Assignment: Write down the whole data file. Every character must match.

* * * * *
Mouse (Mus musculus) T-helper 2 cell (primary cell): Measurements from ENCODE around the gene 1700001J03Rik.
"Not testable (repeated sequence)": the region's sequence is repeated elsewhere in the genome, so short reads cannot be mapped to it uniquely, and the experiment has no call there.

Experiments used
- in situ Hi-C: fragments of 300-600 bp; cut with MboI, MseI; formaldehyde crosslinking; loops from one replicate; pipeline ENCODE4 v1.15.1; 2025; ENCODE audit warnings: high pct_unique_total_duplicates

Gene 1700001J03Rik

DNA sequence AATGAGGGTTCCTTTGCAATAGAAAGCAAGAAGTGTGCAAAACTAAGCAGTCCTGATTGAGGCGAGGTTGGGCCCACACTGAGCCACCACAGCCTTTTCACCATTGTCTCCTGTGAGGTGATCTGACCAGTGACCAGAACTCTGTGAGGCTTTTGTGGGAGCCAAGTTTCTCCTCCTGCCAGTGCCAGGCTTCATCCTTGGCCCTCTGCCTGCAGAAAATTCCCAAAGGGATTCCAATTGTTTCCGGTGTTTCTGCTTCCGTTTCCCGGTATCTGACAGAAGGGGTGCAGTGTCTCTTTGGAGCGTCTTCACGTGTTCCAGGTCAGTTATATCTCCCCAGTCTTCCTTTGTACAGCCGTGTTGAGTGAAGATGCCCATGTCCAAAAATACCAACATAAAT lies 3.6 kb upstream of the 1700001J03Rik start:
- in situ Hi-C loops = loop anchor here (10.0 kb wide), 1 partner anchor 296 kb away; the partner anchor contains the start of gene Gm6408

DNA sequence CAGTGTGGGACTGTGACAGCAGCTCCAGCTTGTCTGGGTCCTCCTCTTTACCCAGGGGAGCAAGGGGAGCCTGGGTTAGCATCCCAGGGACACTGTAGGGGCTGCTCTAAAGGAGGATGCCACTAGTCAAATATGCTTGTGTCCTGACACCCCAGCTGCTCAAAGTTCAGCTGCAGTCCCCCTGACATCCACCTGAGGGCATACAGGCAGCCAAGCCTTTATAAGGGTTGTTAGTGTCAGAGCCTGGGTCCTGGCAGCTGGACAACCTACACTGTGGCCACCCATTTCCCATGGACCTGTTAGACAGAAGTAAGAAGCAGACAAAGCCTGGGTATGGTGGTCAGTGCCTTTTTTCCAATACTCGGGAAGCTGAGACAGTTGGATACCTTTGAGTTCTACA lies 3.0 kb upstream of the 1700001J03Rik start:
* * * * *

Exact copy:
Mouse (Mus musculus) T-helper 2 cell (primary cell): Measurements from ENCODE around the gene 1700001J03Rik.
"Not testable (repeated sequence)": the region's sequence is repeated elsewhere in the genome, so short reads cannot be mapped to it uniquely, and the experiment has no call there.

Experiments used
- in situ Hi-C: fragments of 300-600 bp; cut with MboI, MseI; formaldehyde crosslinking; loops from one replicate; pipeline ENCODE4 v1.15.1; 2025; ENCODE audit warnings: high pct_unique_total_duplicates

Gene 1700001J03Rik

DNA sequence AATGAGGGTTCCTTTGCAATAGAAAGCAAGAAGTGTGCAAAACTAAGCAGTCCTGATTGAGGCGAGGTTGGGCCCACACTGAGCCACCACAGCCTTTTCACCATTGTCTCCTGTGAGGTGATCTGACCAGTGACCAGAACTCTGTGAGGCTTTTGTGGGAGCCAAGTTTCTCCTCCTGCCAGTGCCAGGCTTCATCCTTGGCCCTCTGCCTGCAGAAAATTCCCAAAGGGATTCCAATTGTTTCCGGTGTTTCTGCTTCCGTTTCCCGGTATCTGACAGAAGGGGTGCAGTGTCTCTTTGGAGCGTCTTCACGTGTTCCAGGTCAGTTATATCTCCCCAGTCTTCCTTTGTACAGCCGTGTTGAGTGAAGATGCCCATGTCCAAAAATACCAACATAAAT lies 3.6 kb upstream of the 1700001J03Rik start:
- in situ Hi-C loops = loop anchor here (10.0 kb wide), 1 partner anchor 296 kb away; the partner anchor contains the start of gene Gm6408

DNA sequence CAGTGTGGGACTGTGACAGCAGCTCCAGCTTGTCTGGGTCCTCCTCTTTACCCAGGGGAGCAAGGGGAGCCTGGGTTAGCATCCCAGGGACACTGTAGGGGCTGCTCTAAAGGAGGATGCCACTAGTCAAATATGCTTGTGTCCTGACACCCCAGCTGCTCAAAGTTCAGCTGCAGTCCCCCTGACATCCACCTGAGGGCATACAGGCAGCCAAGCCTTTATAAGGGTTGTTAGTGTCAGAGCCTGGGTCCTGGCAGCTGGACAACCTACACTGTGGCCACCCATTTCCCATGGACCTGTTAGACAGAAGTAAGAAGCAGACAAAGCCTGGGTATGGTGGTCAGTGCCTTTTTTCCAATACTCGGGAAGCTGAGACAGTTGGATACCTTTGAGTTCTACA lies 3.0 kb upstream of the 1700001J03Rik start: